Attenborough calls for ‘respect’ for nature in wake of pandemic

The broadcaster warned that science shows the destruction of nature is making the spread of diseases to humans more likely.

Sir David Attenborough
Sir David Attenborough

A new relationship that “respects rather than exploits the wonders of nature” must be created in the wake of the coronavirus pandemic, Sir David Attenborough has urged.

The veteran naturalist and broadcaster warned that science shows the destruction of nature and people’s encroachment into wild habitats is making the emergence of new viruses more likely.

Sir David, who is a vice-president of Fauna & Flora International (FFI), made the comments as the charity launched a crisis fund in response to the Covid-19 pandemic to protect global conservation efforts.

He said: “As the world responds to this pandemic, we must be led by the science, and the science is telling us that the destruction of nature, and encroachment of humans and industry into natural habitats, is making the emergence of new and dangerous viruses ever more likely.

“The finger of blame cannot be pointed at the natural world for this crisis, but in our relationship with it, and we must urgently act to create a new relationship that respects rather than exploits the wonders of nature.”

FFI said evidence linked the expansion of human activity into natural areas, more intensive agriculture and exploitation of wild species to increasing rates of spill-over of infectious diseases from wild animals to humans.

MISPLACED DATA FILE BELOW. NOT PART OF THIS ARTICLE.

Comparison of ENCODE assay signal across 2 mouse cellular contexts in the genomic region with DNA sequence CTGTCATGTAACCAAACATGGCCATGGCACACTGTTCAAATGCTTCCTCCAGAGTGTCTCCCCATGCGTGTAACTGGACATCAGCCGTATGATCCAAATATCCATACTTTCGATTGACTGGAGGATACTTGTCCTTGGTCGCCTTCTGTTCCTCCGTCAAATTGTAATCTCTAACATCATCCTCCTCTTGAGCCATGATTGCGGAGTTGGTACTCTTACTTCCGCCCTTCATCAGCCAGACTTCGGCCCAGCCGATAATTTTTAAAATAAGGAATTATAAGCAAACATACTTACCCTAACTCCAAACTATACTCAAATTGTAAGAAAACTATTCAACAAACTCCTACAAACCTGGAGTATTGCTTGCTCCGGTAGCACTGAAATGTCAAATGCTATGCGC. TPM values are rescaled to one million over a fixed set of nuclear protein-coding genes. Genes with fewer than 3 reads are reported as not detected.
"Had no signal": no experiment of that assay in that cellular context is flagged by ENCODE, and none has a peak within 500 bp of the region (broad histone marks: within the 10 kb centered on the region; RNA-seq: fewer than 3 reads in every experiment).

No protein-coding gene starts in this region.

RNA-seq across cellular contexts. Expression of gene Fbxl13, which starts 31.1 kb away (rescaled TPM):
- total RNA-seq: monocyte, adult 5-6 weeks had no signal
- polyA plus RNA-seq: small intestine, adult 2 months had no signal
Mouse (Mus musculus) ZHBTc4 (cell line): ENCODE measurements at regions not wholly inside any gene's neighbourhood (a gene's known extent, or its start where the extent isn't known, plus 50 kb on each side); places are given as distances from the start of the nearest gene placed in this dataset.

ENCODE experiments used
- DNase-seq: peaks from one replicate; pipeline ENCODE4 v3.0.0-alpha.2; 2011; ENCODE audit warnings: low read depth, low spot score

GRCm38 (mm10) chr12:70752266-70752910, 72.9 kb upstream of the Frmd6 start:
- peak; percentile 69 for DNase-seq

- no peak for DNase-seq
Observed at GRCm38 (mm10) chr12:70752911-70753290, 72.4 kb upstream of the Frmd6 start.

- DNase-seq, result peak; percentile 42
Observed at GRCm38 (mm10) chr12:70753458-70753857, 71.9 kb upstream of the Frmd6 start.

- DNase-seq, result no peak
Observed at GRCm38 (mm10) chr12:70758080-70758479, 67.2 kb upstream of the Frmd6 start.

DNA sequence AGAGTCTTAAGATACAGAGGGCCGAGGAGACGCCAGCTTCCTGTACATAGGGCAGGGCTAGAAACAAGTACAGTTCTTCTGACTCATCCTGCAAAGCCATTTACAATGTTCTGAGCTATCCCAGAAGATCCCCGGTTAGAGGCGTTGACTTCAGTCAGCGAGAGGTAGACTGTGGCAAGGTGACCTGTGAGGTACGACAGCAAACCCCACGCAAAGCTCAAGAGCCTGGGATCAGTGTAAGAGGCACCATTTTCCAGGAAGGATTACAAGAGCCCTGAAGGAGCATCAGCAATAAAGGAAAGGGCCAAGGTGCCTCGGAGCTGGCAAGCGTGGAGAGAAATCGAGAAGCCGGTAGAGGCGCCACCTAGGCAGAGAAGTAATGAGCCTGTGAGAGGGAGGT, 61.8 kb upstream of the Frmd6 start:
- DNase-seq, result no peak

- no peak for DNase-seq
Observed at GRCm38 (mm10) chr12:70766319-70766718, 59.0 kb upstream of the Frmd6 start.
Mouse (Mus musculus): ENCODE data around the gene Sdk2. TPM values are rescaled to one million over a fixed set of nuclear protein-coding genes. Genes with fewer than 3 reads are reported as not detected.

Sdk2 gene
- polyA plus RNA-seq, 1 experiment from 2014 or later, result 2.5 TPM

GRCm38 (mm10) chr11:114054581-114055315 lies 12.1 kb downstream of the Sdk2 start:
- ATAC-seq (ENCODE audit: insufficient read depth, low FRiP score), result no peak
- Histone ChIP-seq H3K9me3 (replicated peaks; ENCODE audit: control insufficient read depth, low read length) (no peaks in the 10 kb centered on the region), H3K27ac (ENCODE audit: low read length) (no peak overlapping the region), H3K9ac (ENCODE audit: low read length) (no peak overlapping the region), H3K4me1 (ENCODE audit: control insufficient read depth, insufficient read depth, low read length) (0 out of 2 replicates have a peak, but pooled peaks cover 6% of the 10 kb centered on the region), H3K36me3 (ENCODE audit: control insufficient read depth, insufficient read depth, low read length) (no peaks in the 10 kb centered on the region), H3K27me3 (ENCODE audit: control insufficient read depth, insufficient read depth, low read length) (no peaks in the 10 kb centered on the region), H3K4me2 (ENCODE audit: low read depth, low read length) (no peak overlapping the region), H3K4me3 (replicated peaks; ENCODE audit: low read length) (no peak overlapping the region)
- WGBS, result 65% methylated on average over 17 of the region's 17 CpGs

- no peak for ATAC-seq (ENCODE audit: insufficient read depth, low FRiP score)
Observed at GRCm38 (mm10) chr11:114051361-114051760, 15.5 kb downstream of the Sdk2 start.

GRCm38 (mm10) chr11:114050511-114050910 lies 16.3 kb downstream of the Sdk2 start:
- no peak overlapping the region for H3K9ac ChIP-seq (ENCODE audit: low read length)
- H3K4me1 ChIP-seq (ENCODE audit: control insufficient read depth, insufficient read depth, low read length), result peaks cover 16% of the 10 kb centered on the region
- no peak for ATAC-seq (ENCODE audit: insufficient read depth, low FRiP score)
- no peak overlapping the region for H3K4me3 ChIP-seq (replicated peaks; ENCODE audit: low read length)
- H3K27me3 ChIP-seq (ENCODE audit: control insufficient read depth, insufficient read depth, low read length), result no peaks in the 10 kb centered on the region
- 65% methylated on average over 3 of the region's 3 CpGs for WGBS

The fund has been seeded with an initial one million US dollars (£800 million) from Arcadia, a charitable fund of Lisbet Rausing and Peter Baldwin, and will distribute money to local conservation groups FFI currently partners with, including in Vietnam, Honduras, Belize, Kenya and Mozambique.

They include conservation projects and communities which have been hit by a collapse in tourism revenues, falling incomes and even problems with food supplies as a result of the pandemic.

FFI plans to launch an appeal for a further one million US dollars to help with longer-term support to conservation partners.

Chief executive Mark Rose said: “When the pandemic hit, we knew there was a real danger that it could create a conservation crisis and that we needed to respond.

“This fund is the first of its kind in response to the pandemic and will help ensure that this crisis doesn’t undermine the decades of hard work that have gone into safeguarding endangered wildlife and habitats around the world.”

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